Note that the bible is also very clear that you should sacrifice and burn an animal today because the smell makes your sicko Christian sky fairy happy. No, you don't get to use the parts for food. You burn them, a complete waste of the poor animal.

      Yes, the bible really says that, everyone. Yes, it's in Leviticus, look it up. Yes, Jesus purportedly said that the OT commands still apply. No exceptions. But even if you think the OT was god's mistaken first go around, you have to ask why a perfect, loving enti-ty would ever put such horrid instructions in there. If you think rationally at all, that is.

      And then, if you disagree with my interpretation, ask yourself how it is that your "god" couldn't come up with a better way to communicate than a book that is so readily subject to so many interpretations, and has so many mistakes in it. Pretty pathetic god that you've made for yourself.

      So get out your sacrificial knife or your nasty sky creature will torture you eternally. Or just take a closer look at your foolish supersti-tions, understand that they are just silly, and toss them into the dustbin with all the rest of the gods that man has created.

      Ask the questions. Break the chains. Join the movement. Be free of Christianity and other superstitions.
      http://whywontgodhealamputees.com/

      April 30, 2012 at 6:15 pm |
  16. Ace

    So how about all the sweeping generalizations we make against Christians? Is that not a way to marginalize a group of people. I'm a Christian and I don't believe in bullying anyone but why is it ok to bully me?

    April 30, 2012 at 6:10 pm |
    • John D

      If you're asserting the right to mistreat others on the basis of arbitrary or unchangeable personal characteristics that, for good measure, aren't even hurting anyone, you deserve to be criticized for that.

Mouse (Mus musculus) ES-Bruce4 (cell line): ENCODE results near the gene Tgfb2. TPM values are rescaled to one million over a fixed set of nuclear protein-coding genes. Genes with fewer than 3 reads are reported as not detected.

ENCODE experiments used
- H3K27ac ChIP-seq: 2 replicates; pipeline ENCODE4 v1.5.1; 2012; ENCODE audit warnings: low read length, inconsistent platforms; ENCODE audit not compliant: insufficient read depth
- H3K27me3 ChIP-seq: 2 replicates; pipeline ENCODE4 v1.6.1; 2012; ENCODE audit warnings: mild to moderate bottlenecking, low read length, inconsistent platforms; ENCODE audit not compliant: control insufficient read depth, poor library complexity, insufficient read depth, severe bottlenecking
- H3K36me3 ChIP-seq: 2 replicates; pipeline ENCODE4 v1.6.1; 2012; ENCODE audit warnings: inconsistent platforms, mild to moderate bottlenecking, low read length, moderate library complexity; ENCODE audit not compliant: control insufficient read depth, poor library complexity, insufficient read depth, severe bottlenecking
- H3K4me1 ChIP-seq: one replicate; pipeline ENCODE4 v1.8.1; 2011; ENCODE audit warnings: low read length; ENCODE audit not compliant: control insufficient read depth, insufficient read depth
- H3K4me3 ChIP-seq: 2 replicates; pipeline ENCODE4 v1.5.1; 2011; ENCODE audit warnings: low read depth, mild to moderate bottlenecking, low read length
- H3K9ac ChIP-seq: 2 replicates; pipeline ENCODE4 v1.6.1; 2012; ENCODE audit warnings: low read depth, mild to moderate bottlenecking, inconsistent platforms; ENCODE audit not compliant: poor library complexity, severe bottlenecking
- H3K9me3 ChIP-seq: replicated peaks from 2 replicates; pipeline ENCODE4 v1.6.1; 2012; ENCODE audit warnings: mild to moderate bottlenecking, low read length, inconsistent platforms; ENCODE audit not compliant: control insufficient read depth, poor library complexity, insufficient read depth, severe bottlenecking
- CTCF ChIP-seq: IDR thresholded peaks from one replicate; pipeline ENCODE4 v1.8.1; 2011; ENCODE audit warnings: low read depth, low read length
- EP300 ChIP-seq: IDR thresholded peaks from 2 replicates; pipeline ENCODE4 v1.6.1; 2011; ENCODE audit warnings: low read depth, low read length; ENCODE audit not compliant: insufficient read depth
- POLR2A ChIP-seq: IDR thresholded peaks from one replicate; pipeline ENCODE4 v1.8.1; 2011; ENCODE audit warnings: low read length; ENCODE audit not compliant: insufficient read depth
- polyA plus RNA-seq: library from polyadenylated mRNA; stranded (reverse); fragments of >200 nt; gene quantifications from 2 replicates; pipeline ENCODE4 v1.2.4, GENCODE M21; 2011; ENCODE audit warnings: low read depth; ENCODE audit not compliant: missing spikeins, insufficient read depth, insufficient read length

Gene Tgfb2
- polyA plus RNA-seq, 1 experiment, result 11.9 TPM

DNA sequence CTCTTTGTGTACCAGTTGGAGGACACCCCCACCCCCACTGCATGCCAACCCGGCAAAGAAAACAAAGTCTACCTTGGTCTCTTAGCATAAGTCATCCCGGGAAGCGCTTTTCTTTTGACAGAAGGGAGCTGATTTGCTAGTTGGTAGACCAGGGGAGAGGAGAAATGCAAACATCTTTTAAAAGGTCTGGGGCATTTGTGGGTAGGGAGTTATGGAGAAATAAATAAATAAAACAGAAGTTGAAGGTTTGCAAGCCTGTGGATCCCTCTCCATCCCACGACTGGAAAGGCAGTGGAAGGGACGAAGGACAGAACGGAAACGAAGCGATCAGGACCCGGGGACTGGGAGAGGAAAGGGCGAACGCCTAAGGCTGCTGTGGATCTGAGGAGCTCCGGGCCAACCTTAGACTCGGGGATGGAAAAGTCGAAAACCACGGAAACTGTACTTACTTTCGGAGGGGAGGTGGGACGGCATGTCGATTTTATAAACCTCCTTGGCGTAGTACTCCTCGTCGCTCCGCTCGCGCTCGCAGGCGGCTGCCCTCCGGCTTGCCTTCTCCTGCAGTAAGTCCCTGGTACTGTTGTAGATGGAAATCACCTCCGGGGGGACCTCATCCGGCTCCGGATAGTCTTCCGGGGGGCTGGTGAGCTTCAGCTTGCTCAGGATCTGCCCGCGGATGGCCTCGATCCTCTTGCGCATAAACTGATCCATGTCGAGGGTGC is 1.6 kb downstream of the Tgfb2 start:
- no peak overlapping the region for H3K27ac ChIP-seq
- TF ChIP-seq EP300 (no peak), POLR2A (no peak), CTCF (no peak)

Call it bullying if you want; fair is fair.

      April 30, 2012 at 6:12 pm |
    • QS

      Do you favor marriage for gay couples, or do you prefer voting on other peoples' rights?

      April 30, 2012 at 6:12 pm |
    • Snow

      passive bullying is to not do anything when you see someone getting bullied.. Do you support equal marriage rights for gay couples? Do you support evolution be excluded from science? if not, you are a passive bully.

      April 30, 2012 at 6:17 pm |
    • RichardSRussell

      Why do you feel YOU are being bullied because somebody points out that the Bible justifies mistreatment of your fellow human beings? How does this affect you in any way?

      April 30, 2012 at 6:25 pm |
  17. mike

    All you gays would have exacuted by everyone all over the world if it wasen't for American Christians.

    April 30, 2012 at 6:10 pm |
    • 1nd3p3nd3nt

      i suppose you never read the bible and the part about sodom and gomorrah.
      Argentina, Belgium, Canada, Iceland, the Netherlands, Norway, Portugal, Spain, South Africa, and Sweden all allow for gay marriage, throughout their entire countries.

      April 30, 2012 at 6:12 pm |
    • Snow

      history speaks otherwise, man.. try looking through it once in a while.. greek and roman customs were FULL of gays.. it was only after christians started their suppression agenda that gays started getting persecuted..

      you would think people who experienced such wrongful persecution would be more understanding and not do the same to others.. but sadly, hypocrisy reigns supreme and is extolled as virtue in your cult.. sad!

      April 30, 2012 at 6:13 pm |
    • danielwalldammit

      Lol, I wonder what hack history books have you been reading?

      April 30, 2012 at 7:48 pm |
  18. Atheism is not healthy for children and other living things

    Prayer changes things .

    April 30, 2012 at 6:08 pm |
    • LightShox

      Your fear defines you.

      April 30, 2012 at 6:11 pm |
    • RichardSRussell

      This moron has only 3 words in its entire vocabulary, and these are they. It has repeatedly ignored the challenge "Name ONE". It is an ignorant, anti-intellectual drone.

      April 30, 2012 at 6:24 pm |
  19. John Philby

    Moe; You breathing? you waking up every morning? after being unconscious for 5-8hrs,? You walking? The sun rising everyday? the earth suspended in space?

    how silly, how can that be?

    April 30, 2012 at 6:08 pm |
  20. QS

    I think the kids that walked out were being bullies in their own way – by walking out during the point in the speech that shines light on the blame that religion shares in much of the anti-gay bullying that occurs, they are signaling that they condone said bullying through religious beliefs and simply didn't care to be told they are wrong for believing so.

    April 30, 2012 at 6:08 pm |
1 2 3 4 5 6 7 8 9 10 11 12 13 14 15 16 17 18 19 20 21 22 23 24 25 26 27 28 29 30 31 32 33 34 35 36 37 38 39 40 41 42 43 44 45 46 47 48 49 50 51 52 53 54 55
Advertisement
About this blog

The CNN Belief Blog covers the faith angles of the day's biggest stories, from breaking news to politics to entertainment, fostering a global conversation about the role of religion and belief in readers' lives. It's edited by CNN's Daniel Burke with contributions from Eric Marrapodi and CNN's worldwide news gathering team.